Co-founders: the risk and benefits of having one

Starting a business alone is quite a challenge, so founders prefer to do it in partnership. But there is a downside: you and a partner can end up with conflicts, and this will ruin the whole business. This means that you need to understand all the pros and cons of this decision and know how to avoid risks in advance.

There’s no single opinion on which startups are more likely to succeed: the ones built by individuals or in a partnership. Research is quite controversial: for example, Ali Tamaseb, author of the book Superfounders, calculated that 80% of billion-dollar startups were built by two or three partners. Y Combinator co-founder Paul Graham calls solopreneurship one of the biggest mistakes that kill startups. According to Octopus Group survey, 87% of entrepreneurs believe that having a co-founder has made their business more successful.

However another study by the Wharton School of Business and New York University proves that single-founder startups are more likely to survive and generate higher revenue than businesses built in partnership. And CB Insights found in the research on startup failures that 7% of startups fail due to disharmony among teams or investors.

If we look at successful companies, we also don’t see any pronounced trends. Many market leaders were founded by teams — for example, Facebook, Google, Microsoft, Airbnb. On the other hand, Amazon, Dell, eBay, Tumblr and others were launched by solopreneurs.

But whether you choose to build a startup alone or find a partner, each solution has its advantages and disadvantages. Let’s take a look at all the pros and cons.


  • The expertise of a group of people is stronger than a personal one. Partners complement each other's skills: there are often tandems where one partner is good at business development, and the other is well versed in the product. For two or three people it’s easier to share the workload, come up with successful solutions, and take care of the business if one of you is burned out or has personal problems.
  • Investors prefer backing companies with multiple founders because they consider them more viable and less risky.

BUT: if there is a conflict between partners and the investors find out about it, it may reduce the chance of funding to zero.


  • Your personal income is lower if you have to share it with someone.
  • You may end up having conflicts because of disagreements over strategy, shares, strategic decisions, and a variety of other reasons. All of that can have a dramatic impact on the business.

How to reduce the risk of conflicts

Conflict is a major risk of a partnership, but you can minimise it if you take some measures in advance. One of the most often disagreements reasons between co-founders is share size. For example, it happens when one partner believes that he does much more than the second, so he deserves a larger share.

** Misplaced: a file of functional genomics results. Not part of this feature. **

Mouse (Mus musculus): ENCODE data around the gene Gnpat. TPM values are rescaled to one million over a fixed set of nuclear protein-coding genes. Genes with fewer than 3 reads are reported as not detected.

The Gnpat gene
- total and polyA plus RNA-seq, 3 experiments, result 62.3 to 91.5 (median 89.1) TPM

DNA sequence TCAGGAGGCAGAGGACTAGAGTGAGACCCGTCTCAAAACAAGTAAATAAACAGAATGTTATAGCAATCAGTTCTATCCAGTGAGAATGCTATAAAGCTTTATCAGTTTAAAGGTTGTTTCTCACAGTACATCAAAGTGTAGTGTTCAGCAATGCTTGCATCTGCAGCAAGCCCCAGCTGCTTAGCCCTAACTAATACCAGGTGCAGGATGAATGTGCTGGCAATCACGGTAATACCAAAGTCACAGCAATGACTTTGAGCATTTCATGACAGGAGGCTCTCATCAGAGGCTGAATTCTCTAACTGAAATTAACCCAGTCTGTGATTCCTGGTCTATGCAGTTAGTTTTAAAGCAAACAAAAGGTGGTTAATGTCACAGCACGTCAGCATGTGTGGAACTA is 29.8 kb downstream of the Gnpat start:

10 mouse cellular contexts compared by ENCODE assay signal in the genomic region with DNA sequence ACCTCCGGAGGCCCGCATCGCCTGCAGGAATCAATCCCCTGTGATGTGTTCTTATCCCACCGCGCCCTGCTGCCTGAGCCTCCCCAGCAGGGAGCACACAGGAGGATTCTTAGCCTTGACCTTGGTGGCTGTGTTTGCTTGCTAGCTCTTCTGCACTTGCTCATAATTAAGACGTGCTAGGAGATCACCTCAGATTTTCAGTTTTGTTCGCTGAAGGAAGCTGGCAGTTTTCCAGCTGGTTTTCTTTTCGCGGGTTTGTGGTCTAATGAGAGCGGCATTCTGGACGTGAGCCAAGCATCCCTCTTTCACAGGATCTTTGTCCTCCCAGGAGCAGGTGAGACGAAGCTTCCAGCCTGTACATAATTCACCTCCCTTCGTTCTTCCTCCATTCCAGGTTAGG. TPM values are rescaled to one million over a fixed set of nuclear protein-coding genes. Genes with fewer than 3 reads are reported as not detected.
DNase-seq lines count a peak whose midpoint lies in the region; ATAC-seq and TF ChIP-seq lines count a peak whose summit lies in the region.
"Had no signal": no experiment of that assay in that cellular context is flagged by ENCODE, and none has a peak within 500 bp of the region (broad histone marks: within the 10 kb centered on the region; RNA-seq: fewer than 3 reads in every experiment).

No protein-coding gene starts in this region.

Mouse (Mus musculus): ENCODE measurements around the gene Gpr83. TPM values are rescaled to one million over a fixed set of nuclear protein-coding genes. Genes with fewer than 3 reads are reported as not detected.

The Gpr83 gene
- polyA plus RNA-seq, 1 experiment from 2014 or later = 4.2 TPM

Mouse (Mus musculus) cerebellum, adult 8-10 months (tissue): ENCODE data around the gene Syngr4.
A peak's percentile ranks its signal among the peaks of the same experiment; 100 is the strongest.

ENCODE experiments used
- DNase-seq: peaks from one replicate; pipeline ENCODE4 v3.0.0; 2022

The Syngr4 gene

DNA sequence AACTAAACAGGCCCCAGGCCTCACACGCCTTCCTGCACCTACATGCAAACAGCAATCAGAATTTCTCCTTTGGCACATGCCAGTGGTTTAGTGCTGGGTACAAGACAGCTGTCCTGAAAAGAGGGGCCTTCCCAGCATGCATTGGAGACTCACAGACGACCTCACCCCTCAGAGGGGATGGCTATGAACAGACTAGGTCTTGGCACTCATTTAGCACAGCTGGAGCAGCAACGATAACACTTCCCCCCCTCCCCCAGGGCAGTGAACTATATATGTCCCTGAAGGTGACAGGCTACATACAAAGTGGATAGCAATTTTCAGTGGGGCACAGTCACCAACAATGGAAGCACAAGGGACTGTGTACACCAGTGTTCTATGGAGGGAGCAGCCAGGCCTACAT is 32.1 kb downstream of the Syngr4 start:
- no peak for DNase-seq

To avoid such situations, fix all agreements in detail from the very beginning: shares size, responsibilities, and functionality — for example, one is responsible for sales, the other for product development and so on. You also need to think how you will resolve conflicts, and conditions for exiting the business. If you co-found with an investor or venture studio, this is all fixed by default, but for an individual partner you have to take the initiative.

It is important that all of this is not a verbal agreement but fixed on paper, even if your co-founder is your close friend. In the future, that can save you from unpleasant situations.

Where to search for a co-founder

Often startups are born as a common idea of two or more friends, colleagues, or someone in the network. In this case, there are no problems with searching for a co-founder. But sometimes an entrepreneur has a business idea, but doesn’t have a partner, so he needs to figure out where to find him.

Remember that this should be someone who can add experience to the business, not just share the workload. The co-founder must have experience in building or managing a business, preferably in your industry. A partner can be either an individual or a legal entity — for example, an investor or venture studio.

Here are the three most popular ways to look for a co-founder.

  • Personal contacts. Try to recall if you know anyone with the proper expertise or someone who might be interested in your idea. If you don’t know such people, visit business events, expand your network, and don’t forget about word of mouth.
  • Special platforms. There are some websites for searching partners, such as CoFoundersLab or StartHawk. Also, you can try the free Co-Founder Matching Program from YCombinator accelerator.
  • Investors and venture studios. Finally, you can co-found your startup with an investor or a venture studio. In this case you enrich your startup not only with funding, but also with broad market expertise. This is the key point: if an investor has been in the market for a long time, he knows it much better than one person. In addition, the risk of conflict is minimal here. Why? First, all the agreements are fixed in advance. Secondly, the studio has extensive experience in building partnerships. Thirdly, since you are dealing with a legal entity, you don't have risks of quarrelling for personal reasons.

But whatever way you choose, it is important to feel like you've found the right partner. If you have doubts, it is better to spend more time searching than to realise later that you made a mistake.